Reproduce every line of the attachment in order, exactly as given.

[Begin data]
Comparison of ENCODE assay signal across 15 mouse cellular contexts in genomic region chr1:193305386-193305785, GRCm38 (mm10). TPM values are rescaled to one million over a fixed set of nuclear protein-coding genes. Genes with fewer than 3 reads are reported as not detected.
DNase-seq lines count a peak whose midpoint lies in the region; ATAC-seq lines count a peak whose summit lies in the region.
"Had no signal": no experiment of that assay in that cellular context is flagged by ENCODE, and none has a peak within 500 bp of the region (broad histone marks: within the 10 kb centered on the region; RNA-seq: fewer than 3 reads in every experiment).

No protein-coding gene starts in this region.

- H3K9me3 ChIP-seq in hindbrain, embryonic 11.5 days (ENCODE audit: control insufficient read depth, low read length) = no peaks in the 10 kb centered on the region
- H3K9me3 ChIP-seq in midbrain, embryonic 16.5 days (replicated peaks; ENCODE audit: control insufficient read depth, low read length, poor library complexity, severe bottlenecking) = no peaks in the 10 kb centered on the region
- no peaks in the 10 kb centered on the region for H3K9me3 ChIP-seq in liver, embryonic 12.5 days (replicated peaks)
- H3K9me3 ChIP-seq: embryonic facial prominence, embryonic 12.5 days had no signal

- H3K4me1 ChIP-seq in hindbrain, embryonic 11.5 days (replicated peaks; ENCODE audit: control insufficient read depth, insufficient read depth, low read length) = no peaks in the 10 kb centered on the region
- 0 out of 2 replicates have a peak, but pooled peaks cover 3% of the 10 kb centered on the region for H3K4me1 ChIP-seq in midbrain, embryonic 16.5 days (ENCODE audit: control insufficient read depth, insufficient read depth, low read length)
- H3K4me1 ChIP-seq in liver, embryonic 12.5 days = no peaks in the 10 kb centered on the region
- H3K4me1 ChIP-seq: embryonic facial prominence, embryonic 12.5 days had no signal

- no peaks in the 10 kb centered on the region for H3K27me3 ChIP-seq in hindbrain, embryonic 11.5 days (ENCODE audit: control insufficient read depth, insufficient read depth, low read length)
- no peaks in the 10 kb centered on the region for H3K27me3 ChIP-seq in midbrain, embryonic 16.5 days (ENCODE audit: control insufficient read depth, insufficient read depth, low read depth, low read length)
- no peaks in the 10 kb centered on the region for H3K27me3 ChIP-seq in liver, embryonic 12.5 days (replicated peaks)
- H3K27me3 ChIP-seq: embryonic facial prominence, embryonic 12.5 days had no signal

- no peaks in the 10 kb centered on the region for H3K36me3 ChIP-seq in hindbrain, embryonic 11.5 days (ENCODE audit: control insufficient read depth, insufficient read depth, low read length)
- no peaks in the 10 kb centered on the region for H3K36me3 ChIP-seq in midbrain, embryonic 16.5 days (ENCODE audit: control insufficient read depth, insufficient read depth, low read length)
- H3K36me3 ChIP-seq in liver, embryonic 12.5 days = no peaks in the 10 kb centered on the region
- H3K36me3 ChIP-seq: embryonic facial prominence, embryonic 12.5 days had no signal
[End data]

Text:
Comparison of ENCODE assay signal across 15 mouse cellular contexts in genomic region chr1:193305386-193305785, GRCm38 (mm10). TPM values are rescaled to one million over a fixed set of nuclear protein-coding genes. Genes with fewer than 3 reads are reported as not detected.
DNase-seq lines count a peak whose midpoint lies in the region; ATAC-seq lines count a peak whose summit lies in the region.
"Had no signal": no experiment of that assay in that cellular context is flagged by ENCODE, and none has a peak within 500 bp of the region (broad histone marks: within the 10 kb centered on the region; RNA-seq: fewer than 3 reads in every experiment).

No protein-coding gene starts in this region.

- H3K9me3 ChIP-seq in hindbrain, embryonic 11.5 days (ENCODE audit: control insufficient read depth, low read length) = no peaks in the 10 kb centered on the region
- H3K9me3 ChIP-seq in midbrain, embryonic 16.5 days (replicated peaks; ENCODE audit: control insufficient read depth, low read length, poor library complexity, severe bottlenecking) = no peaks in the 10 kb centered on the region
- no peaks in the 10 kb centered on the region for H3K9me3 ChIP-seq in liver, embryonic 12.5 days (replicated peaks)
- H3K9me3 ChIP-seq: embryonic facial prominence, embryonic 12.5 days had no signal

- H3K4me1 ChIP-seq in hindbrain, embryonic 11.5 days (replicated peaks; ENCODE audit: control insufficient read depth, insufficient read depth, low read length) = no peaks in the 10 kb centered on the region
- 0 out of 2 replicates have a peak, but pooled peaks cover 3% of the 10 kb centered on the region for H3K4me1 ChIP-seq in midbrain, embryonic 16.5 days (ENCODE audit: control insufficient read depth, insufficient read depth, low read length)
- H3K4me1 ChIP-seq in liver, embryonic 12.5 days = no peaks in the 10 kb centered on the region
- H3K4me1 ChIP-seq: embryonic facial prominence, embryonic 12.5 days had no signal

- no peaks in the 10 kb centered on the region for H3K27me3 ChIP-seq in hindbrain, embryonic 11.5 days (ENCODE audit: control insufficient read depth, insufficient read depth, low read length)
- no peaks in the 10 kb centered on the region for H3K27me3 ChIP-seq in midbrain, embryonic 16.5 days (ENCODE audit: control insufficient read depth, insufficient read depth, low read depth, low read length)
- no peaks in the 10 kb centered on the region for H3K27me3 ChIP-seq in liver, embryonic 12.5 days (replicated peaks)
- H3K27me3 ChIP-seq: embryonic facial prominence, embryonic 12.5 days had no signal

- no peaks in the 10 kb centered on the region for H3K36me3 ChIP-seq in hindbrain, embryonic 11.5 days (ENCODE audit: control insufficient read depth, insufficient read depth, low read length)
- no peaks in the 10 kb centered on the region for H3K36me3 ChIP-seq in midbrain, embryonic 16.5 days (ENCODE audit: control insufficient read depth, insufficient read depth, low read length)
- H3K36me3 ChIP-seq in liver, embryonic 12.5 days = no peaks in the 10 kb centered on the region
- H3K36me3 ChIP-seq: embryonic facial prominence, embryonic 12.5 days had no signal